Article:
Looking at Kuala Lumpur today, it’s hard to imagine the pulsating city was once just a tin mining settlement. However, like the Yellow Meranti dipterocarp tree, which, from a small seed can grow to an amazing height of 100.8m with a 40m-diameter canopy, the humble commune named as a “muddy confluence” has grown exponentially to a world-class metropolitan today.
Along with the progress, a wide network of infrastructure and roads has been built, some dating more than a century old. If they had voices, these thoroughfares would probably have a thousand tales to tell on the history and changing face of the country’s capital city.
Jalan Ampang has come a long way from a simple laterite road to a grand stretch that hosts KL’s most deluxe properties. Spanning 10km, the prime avenue crosses from Selangor’s part of Ampang all the way to the old KL area as it follows the trail of Sungai Gombak to function as one of the major arteries in the heart of the country’s city centre.
With much attention centred on its more affluent section, you many not have noticed that you can actually get a live view of the story of KL’s development if you drove from the old KL segment all the way to the Selangor part of Jalan Ampang. What you would see is a transition from old heritage buildings to rows of imposing embassies to the epicentre of KL that exhibits the prominent skyscrapers of Petronas Twin Towers and KL Tower. Then, entering the state of Selangor, the Jalan Ampang view changes again to a more suburban view with its communities of present day dwellers.
If you are wondering why a road in KL is named after a town in the state of Perak, well, there is no spectacular story behind it. It was so named simply because it was the only road that led to Ipoh town from KL. While maintaining its straightforward name to this day, part of the stretches from the Jalan Segambut junction to the Jalan Pahang junction has been renamed Jalan Sultan Azlan Shah.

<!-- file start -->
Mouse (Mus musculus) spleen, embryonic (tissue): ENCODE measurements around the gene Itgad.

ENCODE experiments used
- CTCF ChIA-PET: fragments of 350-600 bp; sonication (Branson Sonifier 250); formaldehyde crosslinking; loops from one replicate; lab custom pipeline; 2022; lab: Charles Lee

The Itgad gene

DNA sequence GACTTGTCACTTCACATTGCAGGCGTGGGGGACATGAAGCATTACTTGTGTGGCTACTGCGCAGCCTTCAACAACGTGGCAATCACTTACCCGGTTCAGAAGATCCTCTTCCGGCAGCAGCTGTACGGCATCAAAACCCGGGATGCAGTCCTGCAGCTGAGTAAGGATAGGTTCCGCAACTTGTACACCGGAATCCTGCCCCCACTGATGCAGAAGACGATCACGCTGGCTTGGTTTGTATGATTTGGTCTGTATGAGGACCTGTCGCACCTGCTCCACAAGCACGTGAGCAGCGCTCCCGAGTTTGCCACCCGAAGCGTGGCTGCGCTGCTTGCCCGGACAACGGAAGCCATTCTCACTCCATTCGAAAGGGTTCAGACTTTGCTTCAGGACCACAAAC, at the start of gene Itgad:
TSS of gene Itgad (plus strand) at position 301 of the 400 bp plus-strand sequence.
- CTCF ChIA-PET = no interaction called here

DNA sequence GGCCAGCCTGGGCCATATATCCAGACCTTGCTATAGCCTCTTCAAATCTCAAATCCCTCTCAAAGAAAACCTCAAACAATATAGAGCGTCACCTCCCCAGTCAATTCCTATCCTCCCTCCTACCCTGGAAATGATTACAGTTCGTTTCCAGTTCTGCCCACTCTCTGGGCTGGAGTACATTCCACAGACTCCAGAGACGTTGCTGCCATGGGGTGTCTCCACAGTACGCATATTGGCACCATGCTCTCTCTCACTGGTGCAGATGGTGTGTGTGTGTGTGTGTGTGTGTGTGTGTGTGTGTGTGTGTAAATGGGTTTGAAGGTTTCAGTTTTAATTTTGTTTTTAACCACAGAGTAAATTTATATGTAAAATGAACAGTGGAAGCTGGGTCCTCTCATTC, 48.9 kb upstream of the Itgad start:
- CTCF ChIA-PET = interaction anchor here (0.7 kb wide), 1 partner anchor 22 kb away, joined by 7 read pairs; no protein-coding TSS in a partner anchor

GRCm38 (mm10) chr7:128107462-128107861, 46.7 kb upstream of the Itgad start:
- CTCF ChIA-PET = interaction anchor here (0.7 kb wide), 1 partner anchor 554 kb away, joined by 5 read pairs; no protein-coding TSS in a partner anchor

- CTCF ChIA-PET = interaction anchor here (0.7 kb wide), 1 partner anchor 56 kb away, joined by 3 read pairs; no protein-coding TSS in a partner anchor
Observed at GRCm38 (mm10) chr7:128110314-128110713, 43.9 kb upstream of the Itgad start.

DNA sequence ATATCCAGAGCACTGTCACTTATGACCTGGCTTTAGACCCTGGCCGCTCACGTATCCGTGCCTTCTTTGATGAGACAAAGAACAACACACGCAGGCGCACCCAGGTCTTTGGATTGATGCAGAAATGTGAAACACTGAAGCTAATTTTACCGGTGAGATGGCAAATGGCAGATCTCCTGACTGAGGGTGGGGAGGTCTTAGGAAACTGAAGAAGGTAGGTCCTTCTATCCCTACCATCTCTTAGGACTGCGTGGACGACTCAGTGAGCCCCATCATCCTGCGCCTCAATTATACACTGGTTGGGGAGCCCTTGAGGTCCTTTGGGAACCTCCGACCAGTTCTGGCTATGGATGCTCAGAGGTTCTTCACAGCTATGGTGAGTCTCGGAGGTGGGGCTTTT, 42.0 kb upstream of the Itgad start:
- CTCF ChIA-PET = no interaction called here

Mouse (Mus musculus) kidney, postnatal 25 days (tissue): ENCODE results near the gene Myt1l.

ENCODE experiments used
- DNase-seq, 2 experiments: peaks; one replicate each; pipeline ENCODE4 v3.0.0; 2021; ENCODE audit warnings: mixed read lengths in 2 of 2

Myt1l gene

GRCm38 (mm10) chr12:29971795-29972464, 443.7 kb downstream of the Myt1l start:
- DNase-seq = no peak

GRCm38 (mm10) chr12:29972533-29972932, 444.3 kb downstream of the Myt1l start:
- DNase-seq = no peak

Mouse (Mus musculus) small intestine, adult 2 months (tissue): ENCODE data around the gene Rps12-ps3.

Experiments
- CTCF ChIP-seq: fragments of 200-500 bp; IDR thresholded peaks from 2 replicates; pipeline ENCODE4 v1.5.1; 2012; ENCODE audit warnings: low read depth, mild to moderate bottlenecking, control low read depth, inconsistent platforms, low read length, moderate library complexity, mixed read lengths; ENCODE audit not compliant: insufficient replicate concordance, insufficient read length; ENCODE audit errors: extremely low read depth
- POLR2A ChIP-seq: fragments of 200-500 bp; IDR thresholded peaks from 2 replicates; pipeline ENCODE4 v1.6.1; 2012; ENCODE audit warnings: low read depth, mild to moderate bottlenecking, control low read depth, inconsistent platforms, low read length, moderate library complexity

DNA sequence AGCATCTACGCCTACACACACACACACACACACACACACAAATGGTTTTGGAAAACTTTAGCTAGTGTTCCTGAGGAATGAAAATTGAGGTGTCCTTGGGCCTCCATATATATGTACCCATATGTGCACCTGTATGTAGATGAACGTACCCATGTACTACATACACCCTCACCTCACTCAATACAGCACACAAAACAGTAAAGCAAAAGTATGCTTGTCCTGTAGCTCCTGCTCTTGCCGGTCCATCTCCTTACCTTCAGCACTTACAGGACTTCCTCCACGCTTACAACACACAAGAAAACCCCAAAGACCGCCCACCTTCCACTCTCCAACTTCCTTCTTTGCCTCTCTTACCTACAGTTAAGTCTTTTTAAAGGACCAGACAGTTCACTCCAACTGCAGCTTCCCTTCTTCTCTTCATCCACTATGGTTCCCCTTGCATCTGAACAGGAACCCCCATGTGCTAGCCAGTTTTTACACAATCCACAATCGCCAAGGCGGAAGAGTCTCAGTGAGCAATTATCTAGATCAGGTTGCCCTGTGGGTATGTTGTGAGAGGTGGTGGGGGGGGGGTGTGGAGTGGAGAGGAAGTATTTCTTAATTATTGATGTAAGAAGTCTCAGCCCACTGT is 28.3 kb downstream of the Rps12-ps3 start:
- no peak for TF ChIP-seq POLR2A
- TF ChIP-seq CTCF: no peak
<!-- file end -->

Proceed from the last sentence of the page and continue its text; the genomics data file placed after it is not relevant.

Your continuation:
Jalan Ipoh is today an interesting sight as the KL city centre skyscrapers loom behind against the construction of the developing MRT (Mass Rapid Transit) line in the area. Along with the upcoming modern transportation system, a changing tide is sweeping through the blend of old shophouses and new edifices that mark Jalan Ipoh.
Jalan Sultan Yahya Petra
A recent visit by EdgeProp.my shows Jalan Sultan Yahya Petra to be much quieter than the other parts of KL city. The few landmarks that can be found here are the Universiti Teknologi Malaysia and the Police Training Centre (PULAPOL), which has stood at the same site since its relocation in the 1940s from Bukit Aman.
Jalan Sultan Yahya Petra earned its name after two renaming exercises over the past decades. It was formerly named after Sir Henry Gurney, who was the high commissioner in the Federation of Malaya before he was assassinated during the Malayan Emergency. However, traces of its original name still remain, such as Lorong Gurney, which leads to the Alliance Francaise School.
In 1988, Jalan Henry Gurney was renamed Jalan Semarak, inspired from former prime minister Tun Mahathir Mohamad’s 1988 Semarak campaign that had taken place in that venue.
From 2014, it has donned its current name, which is in honour of the sixth Yang di-Pertuan Agong of Malaysia, whose tenure was from 1975 to 1979.
Lebuhraya Sultan Iskandar
This highway also went through a renaming exercise in 2014 when DBKL changed its name from Lebuhraya Mahameru to its current name of Lebuhraya Sultan Iskandar, after the country’s eighth King.
Before Lebuhraya Mahameru got its name, it was formerly known as Swettenham Driveway, after Sir Frank Athelstane Swettenham, who was the first resident general of the Federated Malay States.
The major highway leads up from KL Middle Ring Road 1, which connects to Jalan Tun Razak, Jalan Duta and Jalan Damansara. It is reported that the MRR1 has existed since the British administration rule.
In its present times, this stretch of highway passes by the exclusive neighbourhood of Bukit Tunku and Taman Duta, with Taman Tugu and the Perdana Botanical Gardens on the opposite side of the road. The Parliament House is also within the vicinity as well.
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